There is no fear in love; but perfect love casts out fear, because fear involves torment. But he who fears has not been made perfect in love. – 1 John 4:18
Fear. It is a word that appears in the English translations of the Bible some 450 times with approximately 350 of those occurrences in the Old Testament alone. And several of these refer specifically to the “fear of God” or the “fear of the Lord.” This fact has caused many readers (particularly non-Jewish readers) to ask why. Why is there so much fear in the Bible?
Solving this mystery ultimately requires looking beyond the English and into the Hebrew language behind it. The Hebrew word is yirah and is much broader in meaning than our English word fear. Indeed, “Our English word fear narrowly focuses on being afraid. To us, fear is the opposite of trust and is synonymous with worry, dread, or fright. But yirah encompasses a much wider range of meanings, from negative (dread, terror) to positive (worship, reverence) and from mild (respect) to strong (awe).” In fact, there are many instances in the Bible where yirah isn’t about being afraid at all but instead it conveys honour and respect. In Leviticus 19:3, for example, we are instructed to revere (or yirah) our mother and father. Similarly, in Leviticus 19:30 we are commanded to keep God’s Sabbaths and to revere (to yirah) His sanctuary.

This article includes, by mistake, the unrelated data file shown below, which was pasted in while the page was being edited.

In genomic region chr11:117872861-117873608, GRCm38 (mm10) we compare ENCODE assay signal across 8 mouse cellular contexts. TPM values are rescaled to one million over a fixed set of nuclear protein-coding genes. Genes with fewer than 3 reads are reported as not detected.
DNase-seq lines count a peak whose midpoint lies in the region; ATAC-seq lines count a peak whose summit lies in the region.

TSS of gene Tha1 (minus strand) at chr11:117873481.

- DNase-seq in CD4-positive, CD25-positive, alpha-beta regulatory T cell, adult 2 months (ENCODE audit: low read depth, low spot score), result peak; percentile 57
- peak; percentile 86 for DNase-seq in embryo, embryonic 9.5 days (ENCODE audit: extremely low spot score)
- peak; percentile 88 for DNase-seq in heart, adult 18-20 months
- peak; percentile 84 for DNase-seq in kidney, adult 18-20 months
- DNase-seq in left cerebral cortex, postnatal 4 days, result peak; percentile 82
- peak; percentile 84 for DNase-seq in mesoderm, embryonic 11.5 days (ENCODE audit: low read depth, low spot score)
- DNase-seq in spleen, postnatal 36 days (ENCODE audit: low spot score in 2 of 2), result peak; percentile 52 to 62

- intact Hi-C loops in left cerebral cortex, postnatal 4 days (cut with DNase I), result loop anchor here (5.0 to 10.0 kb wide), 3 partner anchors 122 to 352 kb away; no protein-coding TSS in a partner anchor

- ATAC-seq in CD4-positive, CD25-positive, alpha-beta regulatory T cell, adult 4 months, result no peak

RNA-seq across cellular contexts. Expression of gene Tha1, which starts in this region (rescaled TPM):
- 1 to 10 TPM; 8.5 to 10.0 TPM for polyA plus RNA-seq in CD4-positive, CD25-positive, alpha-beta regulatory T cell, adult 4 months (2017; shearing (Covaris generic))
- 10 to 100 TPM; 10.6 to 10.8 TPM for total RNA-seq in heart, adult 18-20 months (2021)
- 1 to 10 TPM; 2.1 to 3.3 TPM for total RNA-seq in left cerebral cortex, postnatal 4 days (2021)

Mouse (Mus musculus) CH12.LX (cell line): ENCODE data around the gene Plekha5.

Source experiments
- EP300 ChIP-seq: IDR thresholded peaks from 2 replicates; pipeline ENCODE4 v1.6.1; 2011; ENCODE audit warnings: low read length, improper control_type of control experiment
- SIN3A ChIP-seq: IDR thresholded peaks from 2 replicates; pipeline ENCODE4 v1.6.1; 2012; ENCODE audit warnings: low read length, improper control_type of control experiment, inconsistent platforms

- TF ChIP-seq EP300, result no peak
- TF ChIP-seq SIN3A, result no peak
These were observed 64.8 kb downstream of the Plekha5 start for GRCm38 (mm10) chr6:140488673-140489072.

“The fear of the Lord is the beginning of knowledge; fools despise wisdom and instruction….The fear of the Lord is the beginning of wisdom, and the knowledge of the Holy One is insight.”
Proverbs 1:7, 9:10
Yirah is also used in a strong, positive sense in Proverbs when it declares that “The fear of the LORD is the beginning of wisdom” (Proverbs 1:7, 9:10). Even though this type of fear refers to a humble reverence and awe, due to our narrow understanding of this word many Christians tend to see it as a negative thing— “fearing the punishment that God could give us for our deeds.” Of course, we will all stand before God’s judgment seat one day but those who’s sins have been paid for by Jesus Christ shouldn’t have this kind of fear anymore (1 John 4:18). Rather, our fear should be “a shrinking back in recognition of the difference or holiness of God and the drawing close in awe and worship. To fear the Lord is not to experience a dread that paralyzes all action, but neither is it just a polite respect. It is an attitude of both reluctance and adoration that results in a willingness to do what God says.” And, according to the teachings of Proverbs, “This proper attitude of the creature toward the Creator is the beginning of knowledge and wisdom.” That is, true knowledge and wisdom flow from the fear or reverence of the LORD.
Clearly, yirah isn’t exclusively negative. Like many other Hebrew words, it has a double-edged-ness to it. “[It] can be either positive or negative, depending on the context. God’s enemies fear Him, but His people show Him reverent, worshipful awe.”
Ryan Hembree | June 4, 2021 – 11:20 PM EST
 Lois Tverberg, Reading the Bible with Rabbi Jesus, Kindle Location, 805.
 Walter C. Kaiser Jr., Peter H. Davids, F.F. Bruce, Manfred T. Brauch, Hard Sayings of the Bible, Love God or Fear Him?, 284.
 Lois Tverberg, Reading the Bible with Rabbi Jesus, Kindle Location, 829.